The Co-operative Bank removed the £999 fee on its flagship 2.79% five-year fixed rate deal last week in a bid to undercut its rivals. HSBC have similarly attractive low fixed rates but they come with whopping £1,499 cost on the side, putting off many borrowers.
What the Co-op is demonstrating is that in a world of such low rates it is not just the interest payable that makes a deal the best buy.
Newspaper best buy tables are designed to catch the eye of potential mortgage borrowers with stunning rates. Five-year fixes under 3% are exactly that type of headline-grabbing rate but they usually come with hidden costs.
The fact that Co-op has decided to scrap its fee shows that borrowers are at last, beginning to look behind the best buy tables and use them properly.
How to use best buy tables
The golden rule for using best buy tables is to look at the deposit needed to get the deal as the best rates usually accompany the highest deposits.
The second thing to look out for is fees as they can often drift into the thousands of pounds of upfront costs. Such a large slab cost can often come on top of the ever-frustrating price of stamp duty and together can cripple a house move.
There are arrangement fees, valuation fees and legal fees so watch out that the best rate doesn’t sting you with these costs. There have been signs in recent years that lenders have tried to recover some money from high fees in an era of low interest rates.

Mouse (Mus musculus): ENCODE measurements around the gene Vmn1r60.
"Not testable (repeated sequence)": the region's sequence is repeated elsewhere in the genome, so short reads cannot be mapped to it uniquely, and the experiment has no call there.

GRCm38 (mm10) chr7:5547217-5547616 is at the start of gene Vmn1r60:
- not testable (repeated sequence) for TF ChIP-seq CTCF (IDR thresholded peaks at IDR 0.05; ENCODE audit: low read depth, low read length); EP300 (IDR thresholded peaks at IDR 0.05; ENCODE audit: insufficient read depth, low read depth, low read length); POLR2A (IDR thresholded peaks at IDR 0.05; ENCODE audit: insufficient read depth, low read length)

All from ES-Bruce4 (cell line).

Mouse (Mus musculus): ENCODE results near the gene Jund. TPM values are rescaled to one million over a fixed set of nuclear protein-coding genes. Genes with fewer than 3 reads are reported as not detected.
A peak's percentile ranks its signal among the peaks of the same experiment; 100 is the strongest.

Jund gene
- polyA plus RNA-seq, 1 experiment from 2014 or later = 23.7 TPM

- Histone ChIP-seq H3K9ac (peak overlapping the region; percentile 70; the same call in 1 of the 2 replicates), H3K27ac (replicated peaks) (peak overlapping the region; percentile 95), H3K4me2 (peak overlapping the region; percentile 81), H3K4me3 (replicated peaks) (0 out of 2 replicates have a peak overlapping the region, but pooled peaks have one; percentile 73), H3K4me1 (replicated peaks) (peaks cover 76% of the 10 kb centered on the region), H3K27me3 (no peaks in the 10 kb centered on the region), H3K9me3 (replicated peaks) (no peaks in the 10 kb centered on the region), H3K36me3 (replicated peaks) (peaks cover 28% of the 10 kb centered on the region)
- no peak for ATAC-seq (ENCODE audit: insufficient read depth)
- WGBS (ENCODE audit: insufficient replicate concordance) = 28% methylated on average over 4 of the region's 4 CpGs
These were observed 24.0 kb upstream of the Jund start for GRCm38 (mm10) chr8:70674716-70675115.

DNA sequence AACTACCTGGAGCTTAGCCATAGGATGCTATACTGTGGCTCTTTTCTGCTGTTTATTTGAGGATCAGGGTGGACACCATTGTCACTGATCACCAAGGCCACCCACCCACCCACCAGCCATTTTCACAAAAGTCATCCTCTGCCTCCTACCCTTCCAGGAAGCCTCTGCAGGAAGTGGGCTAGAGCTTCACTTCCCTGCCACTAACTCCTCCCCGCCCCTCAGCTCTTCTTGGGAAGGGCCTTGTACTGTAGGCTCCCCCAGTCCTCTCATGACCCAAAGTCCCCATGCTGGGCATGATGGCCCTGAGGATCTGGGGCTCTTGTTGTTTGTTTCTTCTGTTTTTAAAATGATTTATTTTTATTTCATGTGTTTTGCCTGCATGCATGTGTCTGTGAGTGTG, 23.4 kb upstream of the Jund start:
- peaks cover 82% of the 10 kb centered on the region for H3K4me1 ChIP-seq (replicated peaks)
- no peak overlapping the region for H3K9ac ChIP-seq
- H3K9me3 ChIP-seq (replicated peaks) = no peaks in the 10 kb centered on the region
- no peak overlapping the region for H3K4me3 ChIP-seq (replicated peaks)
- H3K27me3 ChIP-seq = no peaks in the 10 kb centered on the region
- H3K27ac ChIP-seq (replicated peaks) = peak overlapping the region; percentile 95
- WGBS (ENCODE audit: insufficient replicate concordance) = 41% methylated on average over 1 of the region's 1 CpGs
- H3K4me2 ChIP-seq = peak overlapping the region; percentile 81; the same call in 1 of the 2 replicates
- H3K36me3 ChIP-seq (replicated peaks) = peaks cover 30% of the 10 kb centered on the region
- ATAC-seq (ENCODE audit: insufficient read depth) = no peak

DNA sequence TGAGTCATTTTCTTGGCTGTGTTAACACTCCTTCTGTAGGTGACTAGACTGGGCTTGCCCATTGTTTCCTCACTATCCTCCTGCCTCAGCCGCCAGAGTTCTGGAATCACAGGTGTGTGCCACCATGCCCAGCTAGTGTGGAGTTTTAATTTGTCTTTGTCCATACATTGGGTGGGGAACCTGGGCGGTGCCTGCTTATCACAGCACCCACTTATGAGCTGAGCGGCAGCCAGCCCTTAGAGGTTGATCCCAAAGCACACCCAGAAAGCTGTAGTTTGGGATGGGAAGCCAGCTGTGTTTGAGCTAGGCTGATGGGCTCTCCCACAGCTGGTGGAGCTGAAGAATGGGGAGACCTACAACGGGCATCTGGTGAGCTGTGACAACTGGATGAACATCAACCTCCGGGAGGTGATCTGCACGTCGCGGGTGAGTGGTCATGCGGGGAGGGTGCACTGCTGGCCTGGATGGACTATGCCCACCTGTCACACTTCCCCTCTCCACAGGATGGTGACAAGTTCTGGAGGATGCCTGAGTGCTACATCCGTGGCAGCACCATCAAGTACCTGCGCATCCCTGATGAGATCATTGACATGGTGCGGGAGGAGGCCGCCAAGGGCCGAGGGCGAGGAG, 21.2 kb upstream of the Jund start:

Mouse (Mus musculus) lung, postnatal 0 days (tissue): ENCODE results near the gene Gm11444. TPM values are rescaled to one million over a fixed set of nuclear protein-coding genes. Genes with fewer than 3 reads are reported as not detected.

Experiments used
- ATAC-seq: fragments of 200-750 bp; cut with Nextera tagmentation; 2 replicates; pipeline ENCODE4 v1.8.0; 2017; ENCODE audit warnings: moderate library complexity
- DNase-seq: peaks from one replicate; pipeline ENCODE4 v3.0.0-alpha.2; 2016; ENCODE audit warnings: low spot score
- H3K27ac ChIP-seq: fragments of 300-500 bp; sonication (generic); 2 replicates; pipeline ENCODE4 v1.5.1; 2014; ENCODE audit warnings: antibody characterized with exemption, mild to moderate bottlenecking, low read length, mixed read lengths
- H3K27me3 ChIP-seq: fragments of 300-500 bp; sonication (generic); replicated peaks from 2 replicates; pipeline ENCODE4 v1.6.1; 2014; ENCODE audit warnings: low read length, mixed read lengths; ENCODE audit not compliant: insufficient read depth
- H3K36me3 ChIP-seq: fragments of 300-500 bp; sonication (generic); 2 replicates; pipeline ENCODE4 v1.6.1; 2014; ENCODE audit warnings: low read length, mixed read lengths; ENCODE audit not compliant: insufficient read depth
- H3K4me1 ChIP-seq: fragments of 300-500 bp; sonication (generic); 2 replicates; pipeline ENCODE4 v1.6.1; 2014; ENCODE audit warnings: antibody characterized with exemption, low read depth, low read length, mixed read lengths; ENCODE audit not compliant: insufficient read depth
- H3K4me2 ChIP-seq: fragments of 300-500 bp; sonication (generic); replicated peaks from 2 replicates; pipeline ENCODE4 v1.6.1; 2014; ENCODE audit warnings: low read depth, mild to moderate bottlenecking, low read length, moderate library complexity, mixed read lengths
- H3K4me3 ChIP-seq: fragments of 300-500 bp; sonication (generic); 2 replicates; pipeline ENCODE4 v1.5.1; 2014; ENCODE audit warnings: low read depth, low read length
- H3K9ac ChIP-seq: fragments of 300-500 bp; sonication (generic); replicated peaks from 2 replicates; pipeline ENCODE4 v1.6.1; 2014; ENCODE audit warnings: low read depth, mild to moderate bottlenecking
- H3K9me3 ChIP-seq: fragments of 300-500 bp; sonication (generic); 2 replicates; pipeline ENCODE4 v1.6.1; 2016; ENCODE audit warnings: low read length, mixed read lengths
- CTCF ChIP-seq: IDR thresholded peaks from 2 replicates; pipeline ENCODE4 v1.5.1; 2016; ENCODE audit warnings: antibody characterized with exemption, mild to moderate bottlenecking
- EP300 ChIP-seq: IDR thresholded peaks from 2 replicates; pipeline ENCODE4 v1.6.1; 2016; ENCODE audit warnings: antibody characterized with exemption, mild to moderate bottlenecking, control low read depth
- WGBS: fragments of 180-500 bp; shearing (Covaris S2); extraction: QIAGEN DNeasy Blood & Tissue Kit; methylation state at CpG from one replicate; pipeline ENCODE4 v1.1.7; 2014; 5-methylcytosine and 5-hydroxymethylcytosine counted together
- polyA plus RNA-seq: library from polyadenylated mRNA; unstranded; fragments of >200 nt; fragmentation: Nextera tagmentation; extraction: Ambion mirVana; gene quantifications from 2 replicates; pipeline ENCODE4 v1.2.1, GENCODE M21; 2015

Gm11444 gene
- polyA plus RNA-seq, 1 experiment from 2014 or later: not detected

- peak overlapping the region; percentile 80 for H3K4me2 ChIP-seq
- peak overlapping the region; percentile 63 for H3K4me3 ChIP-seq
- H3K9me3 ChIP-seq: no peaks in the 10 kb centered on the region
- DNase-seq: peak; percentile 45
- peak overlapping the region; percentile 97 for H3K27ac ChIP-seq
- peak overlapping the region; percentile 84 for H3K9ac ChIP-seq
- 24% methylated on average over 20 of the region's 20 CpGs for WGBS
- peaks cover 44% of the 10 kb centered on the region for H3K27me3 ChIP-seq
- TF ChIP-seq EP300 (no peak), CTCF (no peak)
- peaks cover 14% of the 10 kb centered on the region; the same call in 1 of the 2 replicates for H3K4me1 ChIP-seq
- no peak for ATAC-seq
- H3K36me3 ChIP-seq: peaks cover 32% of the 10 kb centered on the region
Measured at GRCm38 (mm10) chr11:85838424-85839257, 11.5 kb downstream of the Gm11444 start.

Thirdly borrowers must constantly be aware of the criteria needed to get a mortgage as it can be really tough for the best rates. Lenders offer their best rates to the borrowers who will be both secure and profitable so unless you fit this box you may be rejected.
There are some very simple things potential borrowers can do to increase your chances of success such as stay in the same address for a couple of years and register on the electoral roll. Lenders want to see stability so ensure they receive regular monthly payments so it will make it easier to get a loan.
Fourthly the best buy tables are an incredibly blunt tool often designed for lenders’ marketing purposes. There are many deals which could fit your situation perfectly that are never going to appear on best buy tables. It may be that you are buying with friends, working in the army overseas or looking to build your own home.
There are mortgages available in all these areas but you will never find them on best buy tables with their super-low rates designed for a narrow band of individuals.
Should I use them?
Best buy tables have their purpose and can show you which lenders are really trying to push the boat out to get business. One of the best people to scour the market and find the best deal for you is a mortgage broker who are qualified experts in the UK market. They will usually have contacts at lenders and know far more deals than the five at the top of the weekly best buy table.
With the Co-op scrapping their fees on a best buy deal it shows that borrowers are becoming more aware of lender marketing and pricing tactics. No longer can lenders simply whack a huge fee onto a cheap deal and get away.
Maybe others will follow suit but if you don’t want to be caught out with an unexpected fee or rejected by a best buy deal then think of choosing a national broker, who can guide you through the maze.